• A trend is detectable and considered significant if it meets our designated alpha level of α = 0.1 also shown as 90% confidence level. Additional confidence levels used were 95 (α = 0.05), 99 (α = 0.01), and 99.9 (α = 0.001). (Salmi 2002).

Statistical Tests Used

  • Mann-Kendall- run to see if there were significant trends for each parameter

  • Kruskal-Wallace- run to see if seasons in the data set were statistically different

  • Seasonal Mann-Kendall-run to look for trends while taking seasonality into account

  • Sens slope estimator- magnitude of slope

USFS DAP Protocols

Our Hypothesis

  • Ho = Lake chemistry, air chemistry, and visibility show no trend through time

  • H1 = Lake chemistry, air chemistry, and visibility are not stable and have either an increasing or decreasing trend over time

R1 AQ Lake data limitations

Mann-Kendall test was used for analysis of lakes.

No seasonal data available

More than 10 years of data available but from an array of months

Cabinet Mountain Wilderness

Lower Libby

Upper Libby

Selway-Bitterroot Wilderness

North Kootenai


Absaroka-Beartooth Wilderness

Stepping Stone

Twin Island

Trends in Annual Lake pH

Trends in Annual Lake Conductivity

NADP sites in and around MT



Lost Trail Pass

Little Bighorn

Tower Junction

Cratersof the Moon

Annual NH4+ at NADP sites

Annual Sulfate Concentration at NADP sites

Glacier NADP site percent confidence level and trend direction

Glacier NADP Spring Trends

Glacier NADP Seasonal Sulfate Trends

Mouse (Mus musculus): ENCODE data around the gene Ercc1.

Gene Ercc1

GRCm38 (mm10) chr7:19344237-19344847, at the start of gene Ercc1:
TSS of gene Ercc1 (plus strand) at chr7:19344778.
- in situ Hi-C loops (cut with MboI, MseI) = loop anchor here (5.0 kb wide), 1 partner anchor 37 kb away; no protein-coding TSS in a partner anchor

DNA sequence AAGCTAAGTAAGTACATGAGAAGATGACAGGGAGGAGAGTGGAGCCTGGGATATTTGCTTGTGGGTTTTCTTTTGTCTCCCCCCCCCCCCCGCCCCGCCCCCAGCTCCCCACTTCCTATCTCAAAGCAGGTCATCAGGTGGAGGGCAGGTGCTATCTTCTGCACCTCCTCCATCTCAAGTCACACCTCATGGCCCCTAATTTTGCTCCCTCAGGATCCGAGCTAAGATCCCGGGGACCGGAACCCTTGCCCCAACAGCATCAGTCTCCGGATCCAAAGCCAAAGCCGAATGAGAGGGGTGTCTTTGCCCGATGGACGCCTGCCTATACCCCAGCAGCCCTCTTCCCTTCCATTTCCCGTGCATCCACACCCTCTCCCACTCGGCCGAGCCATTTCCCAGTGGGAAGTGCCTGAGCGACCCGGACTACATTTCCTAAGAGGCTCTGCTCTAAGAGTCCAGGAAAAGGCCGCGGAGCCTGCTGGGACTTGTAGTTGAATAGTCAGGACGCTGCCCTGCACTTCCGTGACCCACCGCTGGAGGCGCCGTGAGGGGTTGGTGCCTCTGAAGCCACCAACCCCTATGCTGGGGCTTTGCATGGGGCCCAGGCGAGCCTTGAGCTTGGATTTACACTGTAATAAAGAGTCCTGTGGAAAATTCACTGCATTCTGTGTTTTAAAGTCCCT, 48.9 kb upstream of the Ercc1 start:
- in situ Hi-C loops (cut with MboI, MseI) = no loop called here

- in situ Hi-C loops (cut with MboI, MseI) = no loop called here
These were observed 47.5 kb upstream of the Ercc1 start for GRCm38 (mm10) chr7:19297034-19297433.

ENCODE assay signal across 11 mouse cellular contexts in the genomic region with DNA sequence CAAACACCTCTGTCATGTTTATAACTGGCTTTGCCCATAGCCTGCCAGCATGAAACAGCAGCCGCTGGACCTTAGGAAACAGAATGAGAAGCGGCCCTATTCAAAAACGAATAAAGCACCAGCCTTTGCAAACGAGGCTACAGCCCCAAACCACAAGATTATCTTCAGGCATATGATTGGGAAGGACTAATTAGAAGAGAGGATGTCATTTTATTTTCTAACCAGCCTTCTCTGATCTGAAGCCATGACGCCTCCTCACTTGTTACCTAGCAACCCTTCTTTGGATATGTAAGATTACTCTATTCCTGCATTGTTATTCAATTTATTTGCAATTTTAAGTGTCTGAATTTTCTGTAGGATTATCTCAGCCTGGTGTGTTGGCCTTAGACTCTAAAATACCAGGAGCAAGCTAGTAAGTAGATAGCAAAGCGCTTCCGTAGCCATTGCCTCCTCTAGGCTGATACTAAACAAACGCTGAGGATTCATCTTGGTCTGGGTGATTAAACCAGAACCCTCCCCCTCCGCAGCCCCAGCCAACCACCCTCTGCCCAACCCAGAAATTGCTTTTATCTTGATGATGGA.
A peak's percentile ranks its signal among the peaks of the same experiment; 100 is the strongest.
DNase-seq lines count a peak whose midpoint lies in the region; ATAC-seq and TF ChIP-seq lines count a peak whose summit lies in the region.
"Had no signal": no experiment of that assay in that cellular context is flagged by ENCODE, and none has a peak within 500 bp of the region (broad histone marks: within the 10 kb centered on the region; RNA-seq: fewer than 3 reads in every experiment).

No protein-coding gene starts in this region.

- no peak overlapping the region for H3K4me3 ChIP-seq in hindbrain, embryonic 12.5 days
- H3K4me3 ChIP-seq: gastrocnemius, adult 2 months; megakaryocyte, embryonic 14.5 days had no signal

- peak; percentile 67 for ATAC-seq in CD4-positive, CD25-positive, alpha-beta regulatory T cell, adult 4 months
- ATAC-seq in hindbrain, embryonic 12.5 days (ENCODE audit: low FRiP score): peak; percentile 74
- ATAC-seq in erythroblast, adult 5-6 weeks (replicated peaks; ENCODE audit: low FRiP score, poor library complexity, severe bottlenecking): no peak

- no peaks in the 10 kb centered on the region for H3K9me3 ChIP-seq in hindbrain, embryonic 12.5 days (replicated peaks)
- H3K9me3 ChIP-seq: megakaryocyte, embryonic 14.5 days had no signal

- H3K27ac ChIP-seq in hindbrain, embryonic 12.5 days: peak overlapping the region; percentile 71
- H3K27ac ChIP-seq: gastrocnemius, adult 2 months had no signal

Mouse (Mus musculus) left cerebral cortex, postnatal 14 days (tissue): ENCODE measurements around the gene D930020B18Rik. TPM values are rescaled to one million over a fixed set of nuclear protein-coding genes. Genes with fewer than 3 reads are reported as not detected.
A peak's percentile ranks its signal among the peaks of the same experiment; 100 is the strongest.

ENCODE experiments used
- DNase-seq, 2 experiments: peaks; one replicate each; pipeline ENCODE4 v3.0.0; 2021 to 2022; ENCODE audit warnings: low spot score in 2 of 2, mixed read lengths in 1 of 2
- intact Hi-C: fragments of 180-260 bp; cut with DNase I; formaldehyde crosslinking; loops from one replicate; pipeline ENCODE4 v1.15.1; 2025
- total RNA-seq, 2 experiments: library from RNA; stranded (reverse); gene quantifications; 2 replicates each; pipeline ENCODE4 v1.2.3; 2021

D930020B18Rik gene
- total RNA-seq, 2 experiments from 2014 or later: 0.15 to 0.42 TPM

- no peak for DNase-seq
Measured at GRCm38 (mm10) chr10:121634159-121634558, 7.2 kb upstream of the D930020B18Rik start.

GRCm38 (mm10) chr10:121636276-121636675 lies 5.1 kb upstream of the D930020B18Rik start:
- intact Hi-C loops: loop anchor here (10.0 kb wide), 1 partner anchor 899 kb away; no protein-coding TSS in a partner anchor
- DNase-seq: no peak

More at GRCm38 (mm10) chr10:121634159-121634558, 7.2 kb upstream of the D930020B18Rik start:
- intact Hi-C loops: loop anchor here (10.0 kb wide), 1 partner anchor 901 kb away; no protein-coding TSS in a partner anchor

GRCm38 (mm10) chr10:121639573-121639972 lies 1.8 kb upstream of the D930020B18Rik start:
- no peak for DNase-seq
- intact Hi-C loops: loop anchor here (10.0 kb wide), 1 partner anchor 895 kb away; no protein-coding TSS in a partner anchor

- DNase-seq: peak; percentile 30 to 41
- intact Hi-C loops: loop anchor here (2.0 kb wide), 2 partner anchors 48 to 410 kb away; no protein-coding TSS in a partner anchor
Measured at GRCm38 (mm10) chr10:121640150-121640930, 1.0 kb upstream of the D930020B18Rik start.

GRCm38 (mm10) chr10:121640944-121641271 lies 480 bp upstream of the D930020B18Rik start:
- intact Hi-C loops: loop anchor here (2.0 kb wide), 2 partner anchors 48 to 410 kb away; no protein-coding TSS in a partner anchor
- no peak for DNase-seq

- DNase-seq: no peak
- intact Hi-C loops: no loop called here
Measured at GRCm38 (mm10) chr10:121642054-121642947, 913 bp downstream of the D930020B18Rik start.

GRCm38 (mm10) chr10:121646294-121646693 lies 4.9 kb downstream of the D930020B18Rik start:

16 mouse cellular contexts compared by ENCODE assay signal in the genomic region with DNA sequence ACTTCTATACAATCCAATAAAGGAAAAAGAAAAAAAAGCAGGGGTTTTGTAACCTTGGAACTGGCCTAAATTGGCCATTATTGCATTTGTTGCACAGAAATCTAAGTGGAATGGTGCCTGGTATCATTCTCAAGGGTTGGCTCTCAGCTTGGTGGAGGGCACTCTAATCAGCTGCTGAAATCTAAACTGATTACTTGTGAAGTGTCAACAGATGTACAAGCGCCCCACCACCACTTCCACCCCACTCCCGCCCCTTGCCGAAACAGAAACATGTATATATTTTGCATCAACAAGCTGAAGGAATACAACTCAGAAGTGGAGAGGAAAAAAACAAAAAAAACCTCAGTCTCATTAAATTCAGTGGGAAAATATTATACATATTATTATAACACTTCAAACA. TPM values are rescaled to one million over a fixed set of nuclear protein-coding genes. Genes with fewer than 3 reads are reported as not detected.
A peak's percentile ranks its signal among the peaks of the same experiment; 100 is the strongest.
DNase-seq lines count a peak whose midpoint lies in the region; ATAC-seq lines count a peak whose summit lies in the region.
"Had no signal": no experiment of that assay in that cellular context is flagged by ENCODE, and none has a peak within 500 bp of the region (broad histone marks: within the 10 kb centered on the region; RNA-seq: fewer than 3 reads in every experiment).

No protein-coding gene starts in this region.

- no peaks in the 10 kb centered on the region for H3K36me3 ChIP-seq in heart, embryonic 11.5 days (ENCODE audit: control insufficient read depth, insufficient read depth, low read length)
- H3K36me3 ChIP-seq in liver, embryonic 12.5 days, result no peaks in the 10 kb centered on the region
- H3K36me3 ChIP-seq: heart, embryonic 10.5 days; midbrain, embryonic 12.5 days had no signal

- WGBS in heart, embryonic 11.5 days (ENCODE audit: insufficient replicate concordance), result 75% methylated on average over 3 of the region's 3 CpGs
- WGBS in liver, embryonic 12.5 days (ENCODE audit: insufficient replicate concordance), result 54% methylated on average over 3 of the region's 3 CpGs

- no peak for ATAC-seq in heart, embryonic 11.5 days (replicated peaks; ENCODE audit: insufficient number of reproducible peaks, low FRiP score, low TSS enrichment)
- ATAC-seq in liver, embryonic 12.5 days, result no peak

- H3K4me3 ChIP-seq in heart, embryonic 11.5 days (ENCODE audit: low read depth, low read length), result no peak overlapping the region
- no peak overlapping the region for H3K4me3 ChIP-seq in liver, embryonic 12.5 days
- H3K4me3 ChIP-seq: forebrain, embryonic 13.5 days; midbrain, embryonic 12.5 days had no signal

Glacier NADP Seasonal Sulfate Trends








Yell2 IMPROVE site on a clear day and on a hazy day

Spectrum Seriesdv=0 Bext=10 SVR=390

Spectrum Seriesdv=17 Bext=52 SVR=75

IMPROVE Parameter Dictionary

Key IMPROVE Components

  • PM2.5 components measured:

    • Sulfate (SO4)

    • Nitrate (NO3)

    • Organic Carbon (OMC)

    • Elemental Carbon (EC) also (LAC)

    • Coarse Particulate Matter (ECM)

    • Sea Salt

    • Fine Soils

Annual Trends in SVR at IMPROVE sites

YELL2 SVR best and worst days

YELL2 dv 20% best and worst days


  • Trend interpretation, particularly cause/effect is difficult and complex

  • Lake ANC decrease not statistically validated except at Stepping Stone Lake. The pH increasing trend and decrease in lake cation trends are not readily explainable

  • Consistent NH4 increase trend at all of the NADP sites. This may be partially due to increased agriculture emissions such as feedlots in E. Oregon and E. Washington

  • NO3 trend increases in lakes and NADP not as consistent as NH4 increase

  • Consistent decrease SO4 at NADP sites is consistent with US trends the last 2 decades with reduced industrial sulfate emissions

  • Consistent improvement in visibility at most of the IMPROVE sites as expressed in increased SVR, decreased deciviews, and reduced extinction

  • 20% best and worst visibility day trends visually correlates well with wildfire emissions.

  • More work in interpretation needs to be done before report finalization

Danke, Gracias, THANKS

  • Laurie Porth – RMRS

  • Scott Copeland – USFS/CSU Lander

  • Greg Bevenger – Shoshone NF

  • Thomas Dzomba – USFS R1

Danke, Gracias, THANKS